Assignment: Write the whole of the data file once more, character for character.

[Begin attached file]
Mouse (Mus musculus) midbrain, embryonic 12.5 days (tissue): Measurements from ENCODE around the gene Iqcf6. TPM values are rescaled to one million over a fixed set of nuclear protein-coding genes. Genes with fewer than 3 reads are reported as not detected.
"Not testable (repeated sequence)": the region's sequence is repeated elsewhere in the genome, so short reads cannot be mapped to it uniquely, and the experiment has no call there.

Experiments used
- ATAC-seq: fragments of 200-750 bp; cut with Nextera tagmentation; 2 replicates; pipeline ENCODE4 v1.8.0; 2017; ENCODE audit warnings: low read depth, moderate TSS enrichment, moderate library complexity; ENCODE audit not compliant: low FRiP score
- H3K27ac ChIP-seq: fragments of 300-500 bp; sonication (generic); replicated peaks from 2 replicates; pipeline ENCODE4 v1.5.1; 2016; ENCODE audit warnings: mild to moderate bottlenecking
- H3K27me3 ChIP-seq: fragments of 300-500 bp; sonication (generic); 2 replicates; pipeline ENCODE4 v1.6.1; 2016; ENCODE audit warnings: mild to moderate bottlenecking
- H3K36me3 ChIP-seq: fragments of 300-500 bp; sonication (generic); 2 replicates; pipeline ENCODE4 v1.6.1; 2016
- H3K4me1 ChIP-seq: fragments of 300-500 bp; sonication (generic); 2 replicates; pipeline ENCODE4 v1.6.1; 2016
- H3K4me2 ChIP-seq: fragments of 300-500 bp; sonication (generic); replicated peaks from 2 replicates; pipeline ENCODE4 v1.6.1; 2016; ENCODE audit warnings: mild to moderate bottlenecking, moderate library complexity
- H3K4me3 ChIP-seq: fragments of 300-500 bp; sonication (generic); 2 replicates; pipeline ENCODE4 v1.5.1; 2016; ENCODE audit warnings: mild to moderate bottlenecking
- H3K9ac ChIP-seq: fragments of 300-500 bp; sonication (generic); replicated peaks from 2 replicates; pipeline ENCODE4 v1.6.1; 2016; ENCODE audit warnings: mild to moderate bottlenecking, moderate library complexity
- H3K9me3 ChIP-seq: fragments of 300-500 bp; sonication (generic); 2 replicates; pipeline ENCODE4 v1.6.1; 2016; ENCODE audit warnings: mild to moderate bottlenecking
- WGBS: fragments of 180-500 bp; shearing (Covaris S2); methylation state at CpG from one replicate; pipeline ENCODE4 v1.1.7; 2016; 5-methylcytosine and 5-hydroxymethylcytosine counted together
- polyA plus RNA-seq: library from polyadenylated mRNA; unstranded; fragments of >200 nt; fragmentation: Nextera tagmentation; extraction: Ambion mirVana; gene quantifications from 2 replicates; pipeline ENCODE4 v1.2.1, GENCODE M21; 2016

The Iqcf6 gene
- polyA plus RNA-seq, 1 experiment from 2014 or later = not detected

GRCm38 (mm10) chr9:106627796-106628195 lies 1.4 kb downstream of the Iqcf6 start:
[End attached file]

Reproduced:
Mouse (Mus musculus) midbrain, embryonic 12.5 days (tissue): Measurements from ENCODE around the gene Iqcf6. TPM values are rescaled to one million over a fixed set of nuclear protein-coding genes. Genes with fewer than 3 reads are reported as not detected.
"Not testable (repeated sequence)": the region's sequence is repeated elsewhere in the genome, so short reads cannot be mapped to it uniquely, and the experiment has no call there.

Experiments used
- ATAC-seq: fragments of 200-750 bp; cut with Nextera tagmentation; 2 replicates; pipeline ENCODE4 v1.8.0; 2017; ENCODE audit warnings: low read depth, moderate TSS enrichment, moderate library complexity; ENCODE audit not compliant: low FRiP score
- H3K27ac ChIP-seq: fragments of 300-500 bp; sonication (generic); replicated peaks from 2 replicates; pipeline ENCODE4 v1.5.1; 2016; ENCODE audit warnings: mild to moderate bottlenecking
- H3K27me3 ChIP-seq: fragments of 300-500 bp; sonication (generic); 2 replicates; pipeline ENCODE4 v1.6.1; 2016; ENCODE audit warnings: mild to moderate bottlenecking
- H3K36me3 ChIP-seq: fragments of 300-500 bp; sonication (generic); 2 replicates; pipeline ENCODE4 v1.6.1; 2016
- H3K4me1 ChIP-seq: fragments of 300-500 bp; sonication (generic); 2 replicates; pipeline ENCODE4 v1.6.1; 2016
- H3K4me2 ChIP-seq: fragments of 300-500 bp; sonication (generic); replicated peaks from 2 replicates; pipeline ENCODE4 v1.6.1; 2016; ENCODE audit warnings: mild to moderate bottlenecking, moderate library complexity
- H3K4me3 ChIP-seq: fragments of 300-500 bp; sonication (generic); 2 replicates; pipeline ENCODE4 v1.5.1; 2016; ENCODE audit warnings: mild to moderate bottlenecking
- H3K9ac ChIP-seq: fragments of 300-500 bp; sonication (generic); replicated peaks from 2 replicates; pipeline ENCODE4 v1.6.1; 2016; ENCODE audit warnings: mild to moderate bottlenecking, moderate library complexity
- H3K9me3 ChIP-seq: fragments of 300-500 bp; sonication (generic); 2 replicates; pipeline ENCODE4 v1.6.1; 2016; ENCODE audit warnings: mild to moderate bottlenecking
- WGBS: fragments of 180-500 bp; shearing (Covaris S2); methylation state at CpG from one replicate; pipeline ENCODE4 v1.1.7; 2016; 5-methylcytosine and 5-hydroxymethylcytosine counted together
- polyA plus RNA-seq: library from polyadenylated mRNA; unstranded; fragments of >200 nt; fragmentation: Nextera tagmentation; extraction: Ambion mirVana; gene quantifications from 2 replicates; pipeline ENCODE4 v1.2.1, GENCODE M21; 2016

The Iqcf6 gene
- polyA plus RNA-seq, 1 experiment from 2014 or later = not detected

GRCm38 (mm10) chr9:106627796-106628195 lies 1.4 kb downstream of the Iqcf6 start: